What do you mean by: "Tonglen administers that medicine on an energetic level"?

I understand that Tongen can't remove the root cause of the suffering, but, for example, lets' take the situation of a lama who is very sick. All his disciple will start to practice a long life practice for him, right? Why, if it's impossible to influence/take someone else's karma? How could be my Mandarava practice helpful for someone else, in that moment, specifically for a health problem?
We could say that, because we "dedicate the merit" of this practice? Ok, what's that mean exactly? So, if I "dedicate" the merit of a practice, then it works to diminish the suffering and prolong the life of someone else who is ill, (even with an hour), but when I do Tonglen, it doesn't work, because it's impossible to interfere with someone else karma?

My question is: if someone had a "karmic program" where he must dye by a disease at the age of 45 (just an example), if I personally do something for this man (Tonglen, Mandarava, etc), with an sincere and authentic wish to help him, it will really help him? In that moment, with that specific disease?


wisdom wrote:
here is also the level where it is a mental exercise done in order to reduce selfishness, but that is not done for you either. You reduce selfishness in order to benefit other beings as well, because being selfish is a cause of suffering for yourself and others, so even in that sense doing Tonglen is really reducing the suffering of others.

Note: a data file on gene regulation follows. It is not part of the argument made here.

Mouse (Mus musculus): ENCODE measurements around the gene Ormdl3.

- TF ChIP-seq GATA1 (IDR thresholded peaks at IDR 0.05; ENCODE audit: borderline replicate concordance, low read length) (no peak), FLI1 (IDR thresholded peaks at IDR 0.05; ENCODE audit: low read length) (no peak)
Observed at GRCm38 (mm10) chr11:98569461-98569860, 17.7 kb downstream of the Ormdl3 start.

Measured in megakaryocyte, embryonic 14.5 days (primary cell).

Yes, but this is not a help for the person in case in that moment, but somehow in an hypothetical future. Obviously that "being selfish is a cause of suffering for yourself and others", but if I see a man in suffering (physical or emotional), let's say I spontaneously feel a hart felt deep need to help him, and even to take from his suffering, to "carry" myself his pain, in order for him to be free. If Tonglen can't really do this, than what's the use? In that moment I don't want to "diminish my ego", or to "develop compassion" because I already have (hypothetical :) a deep compassion in my heart. I just want to really help him.


Quote:
Karma can be conceived of as a continuum ranging from potential seeds, to ripened/manifested effects, similar to the range of "cause" and "effects".

Perhaps what is going on is that only the effect (vipaka) of actions can be mitigated or removed by another, but since the person being helped has done nothing to remove or lessen the cause(s) himself, then in future (this lifetime or another) that effect will precipitate again.


Ok, let's say that it can't influence the "cause", but could at list influence Tonglen the "effect"?


If we look at Milarepa's life:

"A few days later, the Master showed increasingly grave symptoms of illness. Geshe Tsakpuhwa brought a little meat and beer, and pretending to inquire about his health, said to the Master, " It is really a pity that such an illness befalls a saint like the Master. If it is possible to share it, divide it among your disciples. If there is a way to transfer it, give it to a man such as myself. But since that is impossible, what should be done? "